A week passed. Neopets, fortunately, are known to be able to survive years without food, but doing so absolutely destroys one mentally and physically. Lana had propped up the lid of the crate to act as an awning, and just sat on the pile of plushies contained within. She, at this point, had begun to lose her mind due to the isolation, and had picked out plushies that resembled her siblings to keep her company. Plushie versions of a Yellow Zafara, a Green Xweetok, a Red Tuskaninny, and a Blue Bori (since she could not find a Skunk one) now stared at her constantly with their eternally unchanging gaze. In Lana's mind, the Xweetok plushie said, "Thal and Art, come on over, we're going to have board game night. Unfortunately, Patti isn't going to play with us tonight since she's busy standing over there looking serious." The Tuskaninny, representing her sister Patti, it was true, was known for being serious. How much so, Lana did not really know, since she had hardly ever seen her. She regardless held a fascination with her since she was an aquatic species like she was.
Some time passed, how long exactly she knew not, but eventually she noticed a tiny island on the horizon; the kind of stereotypical deserted island with a single palm tree on it. She had noticed that her crate had been slowly filling with water, so she decided that getting to that island was a must. She got in the water and attempted to push the crate to shore, but after deciding that she just was not strong enough to do that, she simply headed for shore by herself. On the island, she was surprised to find a lone Coconut Jubjub living by itself.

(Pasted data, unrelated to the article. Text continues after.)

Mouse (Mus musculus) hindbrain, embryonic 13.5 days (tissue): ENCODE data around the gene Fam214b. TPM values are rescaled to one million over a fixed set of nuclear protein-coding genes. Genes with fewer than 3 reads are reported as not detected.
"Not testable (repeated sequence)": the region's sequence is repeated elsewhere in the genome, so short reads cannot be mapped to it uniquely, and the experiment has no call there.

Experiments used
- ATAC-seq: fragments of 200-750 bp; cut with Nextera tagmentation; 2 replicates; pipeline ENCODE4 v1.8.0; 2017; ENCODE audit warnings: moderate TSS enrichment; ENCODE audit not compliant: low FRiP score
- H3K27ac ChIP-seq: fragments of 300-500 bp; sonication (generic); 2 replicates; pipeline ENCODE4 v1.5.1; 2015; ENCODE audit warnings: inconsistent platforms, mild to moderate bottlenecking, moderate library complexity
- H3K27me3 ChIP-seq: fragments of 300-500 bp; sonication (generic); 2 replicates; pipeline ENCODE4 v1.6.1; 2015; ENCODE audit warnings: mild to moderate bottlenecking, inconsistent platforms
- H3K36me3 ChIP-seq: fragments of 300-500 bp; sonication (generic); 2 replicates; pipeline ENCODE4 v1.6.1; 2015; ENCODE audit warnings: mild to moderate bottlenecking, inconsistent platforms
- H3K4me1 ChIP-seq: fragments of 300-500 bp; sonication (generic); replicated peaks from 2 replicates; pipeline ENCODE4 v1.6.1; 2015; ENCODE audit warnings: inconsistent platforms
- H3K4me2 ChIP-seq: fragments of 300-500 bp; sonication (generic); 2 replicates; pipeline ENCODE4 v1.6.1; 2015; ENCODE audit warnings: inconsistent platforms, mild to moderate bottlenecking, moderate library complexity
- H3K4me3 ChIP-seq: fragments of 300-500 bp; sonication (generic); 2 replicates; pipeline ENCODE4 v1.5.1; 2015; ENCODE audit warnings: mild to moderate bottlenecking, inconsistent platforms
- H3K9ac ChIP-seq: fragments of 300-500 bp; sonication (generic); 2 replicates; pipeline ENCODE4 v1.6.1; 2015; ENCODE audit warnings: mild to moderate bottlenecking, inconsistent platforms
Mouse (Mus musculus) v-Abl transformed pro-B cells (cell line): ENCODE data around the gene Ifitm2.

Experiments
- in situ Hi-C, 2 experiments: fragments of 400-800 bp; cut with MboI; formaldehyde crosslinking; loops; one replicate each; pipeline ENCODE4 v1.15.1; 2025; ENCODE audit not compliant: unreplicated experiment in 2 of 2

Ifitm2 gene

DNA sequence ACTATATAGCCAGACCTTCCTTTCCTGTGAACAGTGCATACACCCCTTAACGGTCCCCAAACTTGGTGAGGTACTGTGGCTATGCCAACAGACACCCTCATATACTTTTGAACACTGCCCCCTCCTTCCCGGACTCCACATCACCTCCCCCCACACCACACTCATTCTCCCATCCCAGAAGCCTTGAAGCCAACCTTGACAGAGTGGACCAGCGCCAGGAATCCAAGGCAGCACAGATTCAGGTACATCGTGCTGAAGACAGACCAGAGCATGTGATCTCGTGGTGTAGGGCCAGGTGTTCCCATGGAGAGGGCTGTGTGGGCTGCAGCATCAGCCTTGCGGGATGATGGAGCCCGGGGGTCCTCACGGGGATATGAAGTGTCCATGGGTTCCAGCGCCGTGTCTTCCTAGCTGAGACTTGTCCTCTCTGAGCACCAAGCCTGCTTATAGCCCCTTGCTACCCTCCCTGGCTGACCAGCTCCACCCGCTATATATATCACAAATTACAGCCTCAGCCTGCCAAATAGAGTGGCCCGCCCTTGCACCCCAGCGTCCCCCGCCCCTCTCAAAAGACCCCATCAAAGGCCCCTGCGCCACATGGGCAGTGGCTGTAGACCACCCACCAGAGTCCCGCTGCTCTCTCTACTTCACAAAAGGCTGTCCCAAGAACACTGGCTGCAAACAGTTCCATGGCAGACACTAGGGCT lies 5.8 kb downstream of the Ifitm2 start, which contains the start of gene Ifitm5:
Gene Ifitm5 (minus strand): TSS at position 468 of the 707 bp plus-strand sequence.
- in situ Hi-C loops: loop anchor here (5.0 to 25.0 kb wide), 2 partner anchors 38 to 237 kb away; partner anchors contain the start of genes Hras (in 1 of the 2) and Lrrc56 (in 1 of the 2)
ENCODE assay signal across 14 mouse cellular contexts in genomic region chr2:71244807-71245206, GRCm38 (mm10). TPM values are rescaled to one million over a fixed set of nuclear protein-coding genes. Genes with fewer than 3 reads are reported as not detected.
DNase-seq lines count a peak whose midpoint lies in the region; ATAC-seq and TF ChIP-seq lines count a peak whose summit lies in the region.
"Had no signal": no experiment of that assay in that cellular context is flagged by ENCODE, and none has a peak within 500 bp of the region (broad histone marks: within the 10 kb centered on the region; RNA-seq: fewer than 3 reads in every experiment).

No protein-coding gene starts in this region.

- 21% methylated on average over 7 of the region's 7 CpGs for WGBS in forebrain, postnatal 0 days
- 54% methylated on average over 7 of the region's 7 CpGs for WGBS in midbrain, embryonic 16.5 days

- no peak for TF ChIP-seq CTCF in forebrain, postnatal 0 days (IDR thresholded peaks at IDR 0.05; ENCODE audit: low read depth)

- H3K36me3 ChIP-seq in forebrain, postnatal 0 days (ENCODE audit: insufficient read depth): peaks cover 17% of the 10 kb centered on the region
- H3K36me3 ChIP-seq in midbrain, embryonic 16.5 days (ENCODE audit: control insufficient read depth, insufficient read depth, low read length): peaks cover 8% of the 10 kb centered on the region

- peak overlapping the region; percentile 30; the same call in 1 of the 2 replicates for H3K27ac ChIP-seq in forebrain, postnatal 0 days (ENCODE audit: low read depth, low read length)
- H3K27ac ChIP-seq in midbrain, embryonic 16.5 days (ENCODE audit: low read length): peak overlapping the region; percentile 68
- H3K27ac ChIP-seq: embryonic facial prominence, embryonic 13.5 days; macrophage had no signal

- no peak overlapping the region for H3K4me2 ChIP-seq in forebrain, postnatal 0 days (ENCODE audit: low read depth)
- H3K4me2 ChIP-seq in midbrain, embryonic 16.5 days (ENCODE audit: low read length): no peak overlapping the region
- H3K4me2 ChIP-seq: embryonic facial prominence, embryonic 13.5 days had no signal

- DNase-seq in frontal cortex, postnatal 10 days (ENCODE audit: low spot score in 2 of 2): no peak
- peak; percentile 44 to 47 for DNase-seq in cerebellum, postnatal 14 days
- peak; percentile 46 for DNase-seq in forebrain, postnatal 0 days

"Uggah uggah uggah!"
"Oh, you can speak normal language! Oh, good! I was afraid you were a crazy cannibalistic native!"
"A crazy cannibalistic native... wearing a lab coat?"
"Well, how would I know? I don't know how long I've been here! I should've kept track by making marks on the palm tree... but I didn't."
Lana felt quite relieved to have company with another sentient being, even if that being had gone even crazier than she had from seclusion. The Jubjub explained how he fished with just his teeth and drank the morning dew off of his forehead; Lana was utterly amazed at how he accomplished either of those activities without hands. Eventually, thus Jubjub, out of boredom, asked Lana if she had anything in her pockets. She had several pens, a few candies, a sheet of special waterproof paper commonly used by scuba divers, a waterproof clock, some classic navigation tools, and a few batteries which probably were not safe to use after being soaked. The Jubjub suddenly suggested that she use the sheet of paper to make a Neomail to ask for help. Neomail is typically thought of a service consisting of Weewoos that carry messages to their destinations; however, there is a more ancient and more special kind of Neomail which is essentially a promise made with nature that a message cast into the wind would be sure to reach its destination surely and swiftly. She quickly wrote a message asking for help, along with her coordinates as determined by the clock and navigation instruments. And thus began the wait.